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I know that most of the news you hear these days is about that other free to play CCG, but just because it's the most popular, doesn't make it the best one out there. Ladies and Gentlemen, let me introduce you to a little game called SolForge. What is SolForge? You create a deck of 30 cards from your own collection, with no more than 3 copies of the same card, and play against either the AI or other people online. Both players start at 100 health, with the objective being to reduce your opponent to 0 or lower. Players take alternating turns, receiving a hand of 5 cards from their deck and choosing 2 to play. Playing cards either summons creatures into one of the five lanes between the two players, or causes other direct damage or effects on players or creatures. Each card that is played is leveled and discarded, and the cards you didn't play that turn are discarded at their current level. Every four turns you gain a rank of power, your discard is shuffled back into your deck, and play proceeds. All cards can reach level 3, and some rare ones can reach level 4. When cards level up, they summon stronger creatures, or have different effects depending on the card. There's a good primer on how exactly play proceeds on the site (http://solforgegame.com/game/how-to-play/). But as you can imagine, the way that cards level can have a drastic impact on how you build your deck, and which cards you choose to play on a turn. To give some examples of how the leveling mechanic can impact play: Some creatures are weaker at level 1, but scale well, becoming more and more powerful. Some creatures are strong at level 1, but scale poorly Some cards forfeit playing a creature, or play a weak creature to level up more than 2 cards per turn Some cards are powerful at the level they are played, but are removed when you gain a rank Free to play? SolForge is available through both an iOS app and through Steam on the PC. It utilizes two currencies, an earned currency (Silver), and a purchased currency (Gold). Purchased currency is only required for cosmetic features such as alternate card art, or packs of cards with a higher rarity card in them. Cards are broken down into four rarities, but while Legendary cards are powerful, they also tend to be situational, and the common and rare cards that make up the majority of the card set are amply able to deal with them. Creating an account nets you two starter decks and the cards used to make them. There are daily rewards for each account as follows: Logging in each day - 2000ish Silver and a card, booster pack, or event ticket First win of the day - 2000ish Silver and a card, booster pack, or event ticket First win against a player of the day - an event ticket Third win of the day - 2000ish Silver and a card, booster pack, or event ticket Any card in the game can be purchased for Silver (ranging from 150 to 150k depending on rarity), and copies of cards in excess of 3 can be sold for Silver. Regarding event tickets, SolForge offers to kinds of competitive tournament. Entering a Constructed Tournament costs 4 event tickets, and nets you 4 games using one of your own built decks. Number of wins determines your rewards, which are never less than a booster pack (for 0 wins), and generally include some # of event tickets and packs as you win more during your 4 game run. Winning 3 out of 4 games always nets you enough tickets to immediately enter again. SolForge also offers a draft tournament for 7 tickets. Every draft starts with a pack of six cards of the 2nd highest rarity, and it continues to open packs and you choose cards til you reach a deck of 30. You then play 4 games as in Constructed. As a nice bonus, you get to keep the cards that you draft, so running a draft tournament once a week is a great way to build your collection. Who made it? Stone Blade Entertainment, the people behind the deck building game Ascension and also Richard Garfield, the creator of Magic: The Gathering. Impressions Having now put almost 70 hours into SolForge, it's fair to say that I'm a fan. The game's got a good tutorial, and really doesn't require you to invest any money in the game to have fun. The starter decks you're granted are competitive, and the matchmaking algorithm they use seems to work well. The games I play feel routinely challenging, and I rarely feel like my opponent has "bought" their victory by stacking better cards than I have. The varied nature of the cards is part of what I enjoy the most about the game. There's lots of opportunities to create interesting combinations, and it's very satisfying to see your deck playing out the way you intended. Complexity really ranges all over the place, so you can still make simple, powerful decks if you find some of the more complicated cards overwhelming. If anyone else out there plays, or is interested in playing, feel free to find me on Steam as Entriech. Cheers!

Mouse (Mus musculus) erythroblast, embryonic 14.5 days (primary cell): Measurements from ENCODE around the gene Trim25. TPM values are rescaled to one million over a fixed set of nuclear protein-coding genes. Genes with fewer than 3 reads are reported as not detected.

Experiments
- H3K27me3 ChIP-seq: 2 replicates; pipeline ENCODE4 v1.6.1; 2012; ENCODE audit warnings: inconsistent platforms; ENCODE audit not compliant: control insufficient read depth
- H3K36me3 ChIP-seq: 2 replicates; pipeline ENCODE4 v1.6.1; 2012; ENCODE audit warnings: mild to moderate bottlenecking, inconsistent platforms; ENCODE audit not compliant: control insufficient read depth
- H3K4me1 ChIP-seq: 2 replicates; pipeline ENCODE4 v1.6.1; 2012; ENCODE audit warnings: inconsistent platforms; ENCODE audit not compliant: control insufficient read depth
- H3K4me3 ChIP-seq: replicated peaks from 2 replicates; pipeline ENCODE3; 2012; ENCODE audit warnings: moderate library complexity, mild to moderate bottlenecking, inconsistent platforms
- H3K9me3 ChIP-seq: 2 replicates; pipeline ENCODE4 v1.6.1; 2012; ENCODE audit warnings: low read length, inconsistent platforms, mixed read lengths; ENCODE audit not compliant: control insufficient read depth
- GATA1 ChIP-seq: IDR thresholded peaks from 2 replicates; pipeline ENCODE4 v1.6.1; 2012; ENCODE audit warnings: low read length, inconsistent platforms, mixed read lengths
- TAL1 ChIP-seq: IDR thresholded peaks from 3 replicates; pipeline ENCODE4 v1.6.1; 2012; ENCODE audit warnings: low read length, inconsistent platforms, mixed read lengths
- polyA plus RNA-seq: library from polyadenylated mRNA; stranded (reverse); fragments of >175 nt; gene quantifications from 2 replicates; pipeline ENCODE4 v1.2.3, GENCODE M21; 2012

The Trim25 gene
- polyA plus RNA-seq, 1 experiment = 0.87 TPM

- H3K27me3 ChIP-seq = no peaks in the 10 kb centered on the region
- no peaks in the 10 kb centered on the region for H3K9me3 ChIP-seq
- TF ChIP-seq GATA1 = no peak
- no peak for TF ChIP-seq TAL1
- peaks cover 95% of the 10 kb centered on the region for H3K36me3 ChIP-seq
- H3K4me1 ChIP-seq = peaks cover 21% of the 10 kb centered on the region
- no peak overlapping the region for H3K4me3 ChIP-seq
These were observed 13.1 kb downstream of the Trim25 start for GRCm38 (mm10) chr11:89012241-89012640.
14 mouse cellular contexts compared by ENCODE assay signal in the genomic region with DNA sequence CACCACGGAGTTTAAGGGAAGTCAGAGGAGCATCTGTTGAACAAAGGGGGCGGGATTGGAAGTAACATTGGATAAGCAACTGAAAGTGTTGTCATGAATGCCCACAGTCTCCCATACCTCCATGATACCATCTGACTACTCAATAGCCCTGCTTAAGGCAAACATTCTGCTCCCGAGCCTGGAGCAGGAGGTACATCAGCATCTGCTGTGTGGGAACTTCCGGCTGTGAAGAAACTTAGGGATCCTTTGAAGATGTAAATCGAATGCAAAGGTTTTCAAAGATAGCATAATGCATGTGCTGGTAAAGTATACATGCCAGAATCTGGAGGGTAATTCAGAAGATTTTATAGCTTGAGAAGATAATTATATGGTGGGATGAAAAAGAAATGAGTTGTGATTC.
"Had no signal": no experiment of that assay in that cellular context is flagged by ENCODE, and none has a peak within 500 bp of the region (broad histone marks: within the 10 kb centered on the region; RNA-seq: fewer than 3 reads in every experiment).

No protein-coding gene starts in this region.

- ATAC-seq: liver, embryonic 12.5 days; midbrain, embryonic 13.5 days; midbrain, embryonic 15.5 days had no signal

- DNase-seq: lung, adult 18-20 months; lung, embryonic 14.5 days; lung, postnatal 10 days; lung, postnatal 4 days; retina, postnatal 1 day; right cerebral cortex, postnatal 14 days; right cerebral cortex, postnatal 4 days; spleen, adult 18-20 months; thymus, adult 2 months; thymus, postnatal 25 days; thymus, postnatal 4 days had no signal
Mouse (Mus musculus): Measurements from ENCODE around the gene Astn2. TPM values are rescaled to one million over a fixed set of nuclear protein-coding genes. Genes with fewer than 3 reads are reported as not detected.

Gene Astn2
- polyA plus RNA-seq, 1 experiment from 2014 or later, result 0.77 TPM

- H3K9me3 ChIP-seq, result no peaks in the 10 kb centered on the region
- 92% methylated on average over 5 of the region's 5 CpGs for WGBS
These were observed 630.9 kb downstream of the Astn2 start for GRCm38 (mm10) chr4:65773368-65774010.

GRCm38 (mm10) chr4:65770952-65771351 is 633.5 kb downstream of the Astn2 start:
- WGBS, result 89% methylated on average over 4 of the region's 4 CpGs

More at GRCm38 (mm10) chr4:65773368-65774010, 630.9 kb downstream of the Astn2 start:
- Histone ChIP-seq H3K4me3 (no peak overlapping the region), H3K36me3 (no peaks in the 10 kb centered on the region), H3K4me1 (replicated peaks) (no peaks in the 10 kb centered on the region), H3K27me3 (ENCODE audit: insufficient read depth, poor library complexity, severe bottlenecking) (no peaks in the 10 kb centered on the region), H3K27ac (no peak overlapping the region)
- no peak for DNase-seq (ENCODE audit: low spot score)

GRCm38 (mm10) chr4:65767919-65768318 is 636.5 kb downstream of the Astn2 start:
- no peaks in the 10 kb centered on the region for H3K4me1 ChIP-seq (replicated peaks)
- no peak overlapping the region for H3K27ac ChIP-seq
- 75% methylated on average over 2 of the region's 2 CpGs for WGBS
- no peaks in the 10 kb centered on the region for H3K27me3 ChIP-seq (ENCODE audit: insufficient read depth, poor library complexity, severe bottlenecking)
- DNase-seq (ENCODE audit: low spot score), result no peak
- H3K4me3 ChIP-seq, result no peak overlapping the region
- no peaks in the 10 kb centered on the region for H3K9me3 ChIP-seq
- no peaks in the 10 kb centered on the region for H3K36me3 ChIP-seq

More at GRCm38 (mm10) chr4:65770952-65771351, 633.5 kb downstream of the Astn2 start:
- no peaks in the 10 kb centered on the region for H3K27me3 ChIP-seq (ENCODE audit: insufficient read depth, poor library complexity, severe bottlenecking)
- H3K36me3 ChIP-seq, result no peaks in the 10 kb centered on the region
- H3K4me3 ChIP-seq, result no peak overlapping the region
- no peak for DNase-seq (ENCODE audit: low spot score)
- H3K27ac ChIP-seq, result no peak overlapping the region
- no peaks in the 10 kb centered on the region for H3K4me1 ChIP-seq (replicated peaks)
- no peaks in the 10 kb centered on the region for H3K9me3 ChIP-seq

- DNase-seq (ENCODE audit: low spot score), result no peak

SeeJay posted a topic in Strategy Game DiscussionHey all, I've a game dev looking for strategy\tactics gamer communities and found these forums. I'm a long time listener of 3MA, so it's about time that I pop in and say hey. I'm going to launch a Kickstarter for my turn-based, collectible tactics game this spring and was looking for ideas on where to start posting. I'll certainly hit you guys up when we're ready. What other sites \ forums do you guys enjoy? What news outlets do you use most ? Our own website isn't quite done, but it certainly gives you a feel for what the game will be like: CoreTechs Tactics Cheers everybody, SeeJay
Rorschach posted a topic in Video GamingI figured this forum deserved a SMNC thread considering the interest in the Lords Management genre. What it is? It's a third person shooter that has Lords Management style gameplay. The setting is post-apocalyptic gameshow. It's also free-to-play with the base similarity of League of Legends with rotating free characters each week. Also a bit of a TF2 vibe with memorable character classes. Updates (balancing, new features, new classes etc.) occur every week. The Rules have Changed! Lords Management? The primary gametype is Super Crossfire. Two lanes of bots fight each other and static turrets to get to the opposing team's moneyball. The turrets and moneyball start with shields that can only be damaged by bots, so you're staying with the bots instead of destroying the backfield in MNC. There is a "jungle" in each map (currently 4). Characters? SMNC has five character classes. Each week six new characters are available for free. Unlocked characters are always available. Only one character allowed on the field per side. Commando: Low health, high mobility class for debuffing and ambushing (Assassin, Wascot, Captain Spark) Striker: Medium health, generalist class mixing mobility with burst damage (Assault, Karl, Megabeth) Enforcer: High health, slow moving class maximizing short range damage (Cheston, Gunner, Tank, Veteran) Defender: Medium health, healer class for buffing teammates and area control (Combat Girl, Engineer) Sharpshooter: Low health, ranged damage class for highly skilled aim (Gunslinger, Sniper, Artemis) Free to Play? You can buy characters, and non-gameplay customization (skins, animations, etc.) directly through Steam Wallet. Characters range from $1.99 to $7.49. There's a second currency called combat credits which you can't buy, only gain through playing. Well, you can buy a boost the increases your rate of combat credits. CCs are used to buy endorsements and products which give your character various small abilities and buffs. You can buy character unlocks with CCs but it's a grind. After roughly 90 minbutes worth of play you'll get a free drop. This could be an endorsement, product, skin or taunt. So most everything can be unlocked through play (but a lot of play), and you can't buy your way to an overpowered status. Persistence? Like a Lords Management game your character levels up during a match. Your persona is an Agent which also levels up over multiple matches unlocking additional endorsement and product slots.